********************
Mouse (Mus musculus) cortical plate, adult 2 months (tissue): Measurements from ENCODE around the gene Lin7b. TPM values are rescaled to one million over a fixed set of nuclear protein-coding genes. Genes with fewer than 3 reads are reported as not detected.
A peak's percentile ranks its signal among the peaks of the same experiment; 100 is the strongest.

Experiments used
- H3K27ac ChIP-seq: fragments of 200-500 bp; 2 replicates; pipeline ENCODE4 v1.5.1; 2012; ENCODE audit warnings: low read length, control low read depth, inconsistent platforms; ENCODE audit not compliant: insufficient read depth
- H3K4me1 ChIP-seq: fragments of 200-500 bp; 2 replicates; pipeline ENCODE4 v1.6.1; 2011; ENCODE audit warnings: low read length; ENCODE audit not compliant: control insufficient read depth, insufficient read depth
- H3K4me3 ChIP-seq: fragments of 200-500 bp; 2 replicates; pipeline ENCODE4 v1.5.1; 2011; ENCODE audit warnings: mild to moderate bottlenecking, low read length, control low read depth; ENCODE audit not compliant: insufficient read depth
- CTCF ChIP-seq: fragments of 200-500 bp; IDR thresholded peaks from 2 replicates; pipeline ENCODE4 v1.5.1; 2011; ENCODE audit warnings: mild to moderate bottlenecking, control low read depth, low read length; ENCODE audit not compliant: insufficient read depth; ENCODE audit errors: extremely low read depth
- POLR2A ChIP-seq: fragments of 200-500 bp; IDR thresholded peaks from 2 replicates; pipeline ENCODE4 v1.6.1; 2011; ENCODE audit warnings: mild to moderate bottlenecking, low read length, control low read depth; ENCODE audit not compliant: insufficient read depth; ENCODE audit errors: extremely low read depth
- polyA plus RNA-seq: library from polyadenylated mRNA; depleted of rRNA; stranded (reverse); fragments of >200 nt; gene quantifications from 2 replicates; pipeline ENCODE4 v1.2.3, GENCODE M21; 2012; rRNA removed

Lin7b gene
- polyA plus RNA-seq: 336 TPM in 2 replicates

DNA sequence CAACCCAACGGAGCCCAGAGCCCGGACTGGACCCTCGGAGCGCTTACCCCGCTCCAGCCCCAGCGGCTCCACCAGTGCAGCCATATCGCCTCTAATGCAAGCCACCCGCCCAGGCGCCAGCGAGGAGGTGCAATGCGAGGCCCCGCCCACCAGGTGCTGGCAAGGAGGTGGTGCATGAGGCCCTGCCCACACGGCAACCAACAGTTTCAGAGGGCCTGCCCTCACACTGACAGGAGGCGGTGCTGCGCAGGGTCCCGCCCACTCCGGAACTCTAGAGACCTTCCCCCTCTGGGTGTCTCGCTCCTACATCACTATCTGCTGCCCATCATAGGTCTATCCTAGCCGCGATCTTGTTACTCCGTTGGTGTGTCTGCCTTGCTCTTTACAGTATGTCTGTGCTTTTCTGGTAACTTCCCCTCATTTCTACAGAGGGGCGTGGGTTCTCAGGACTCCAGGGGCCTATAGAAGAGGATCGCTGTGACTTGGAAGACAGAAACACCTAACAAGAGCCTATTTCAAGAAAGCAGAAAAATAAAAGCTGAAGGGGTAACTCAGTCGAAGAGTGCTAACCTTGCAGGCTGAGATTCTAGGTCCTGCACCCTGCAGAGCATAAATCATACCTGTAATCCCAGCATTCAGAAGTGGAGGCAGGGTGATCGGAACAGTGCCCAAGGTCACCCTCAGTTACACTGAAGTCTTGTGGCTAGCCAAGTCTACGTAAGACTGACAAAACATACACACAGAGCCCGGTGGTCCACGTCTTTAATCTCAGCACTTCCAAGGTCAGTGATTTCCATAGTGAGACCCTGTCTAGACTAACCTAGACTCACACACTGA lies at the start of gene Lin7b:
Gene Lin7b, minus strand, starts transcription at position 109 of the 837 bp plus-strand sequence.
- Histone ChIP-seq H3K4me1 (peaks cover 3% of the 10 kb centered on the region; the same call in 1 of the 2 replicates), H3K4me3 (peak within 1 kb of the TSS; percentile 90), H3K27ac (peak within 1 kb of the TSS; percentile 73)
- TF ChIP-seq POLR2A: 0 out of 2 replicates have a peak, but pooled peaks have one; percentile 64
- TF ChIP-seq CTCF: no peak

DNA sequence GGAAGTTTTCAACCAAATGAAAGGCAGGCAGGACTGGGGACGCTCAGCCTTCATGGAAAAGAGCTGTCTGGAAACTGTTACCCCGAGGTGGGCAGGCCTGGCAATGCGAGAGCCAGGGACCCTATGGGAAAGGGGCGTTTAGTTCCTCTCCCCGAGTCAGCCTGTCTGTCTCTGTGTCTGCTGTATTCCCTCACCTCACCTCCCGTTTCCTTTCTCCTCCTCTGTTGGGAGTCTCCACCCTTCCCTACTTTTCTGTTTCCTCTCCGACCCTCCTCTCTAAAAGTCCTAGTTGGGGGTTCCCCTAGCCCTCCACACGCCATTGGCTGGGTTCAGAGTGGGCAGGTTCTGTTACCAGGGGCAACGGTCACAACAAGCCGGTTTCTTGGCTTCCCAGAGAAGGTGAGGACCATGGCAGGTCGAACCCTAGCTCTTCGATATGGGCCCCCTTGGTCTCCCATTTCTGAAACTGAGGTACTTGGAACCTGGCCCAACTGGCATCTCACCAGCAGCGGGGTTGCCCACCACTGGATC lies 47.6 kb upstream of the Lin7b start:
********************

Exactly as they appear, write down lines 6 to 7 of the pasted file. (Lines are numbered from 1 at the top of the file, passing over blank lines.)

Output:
- H3K4me3 ChIP-seq: fragments of 200-500 bp; 2 replicates; pipeline ENCODE4 v1.5.1; 2011; ENCODE audit warnings: mild to moderate bottlenecking, low read length, control low read depth; ENCODE audit not compliant: insufficient read depth
- CTCF ChIP-seq: fragments of 200-500 bp; IDR thresholded peaks from 2 replicates; pipeline ENCODE4 v1.5.1; 2011; ENCODE audit warnings: mild to moderate bottlenecking, control low read depth, low read length; ENCODE audit not compliant: insufficient read depth; ENCODE audit errors: extremely low read depth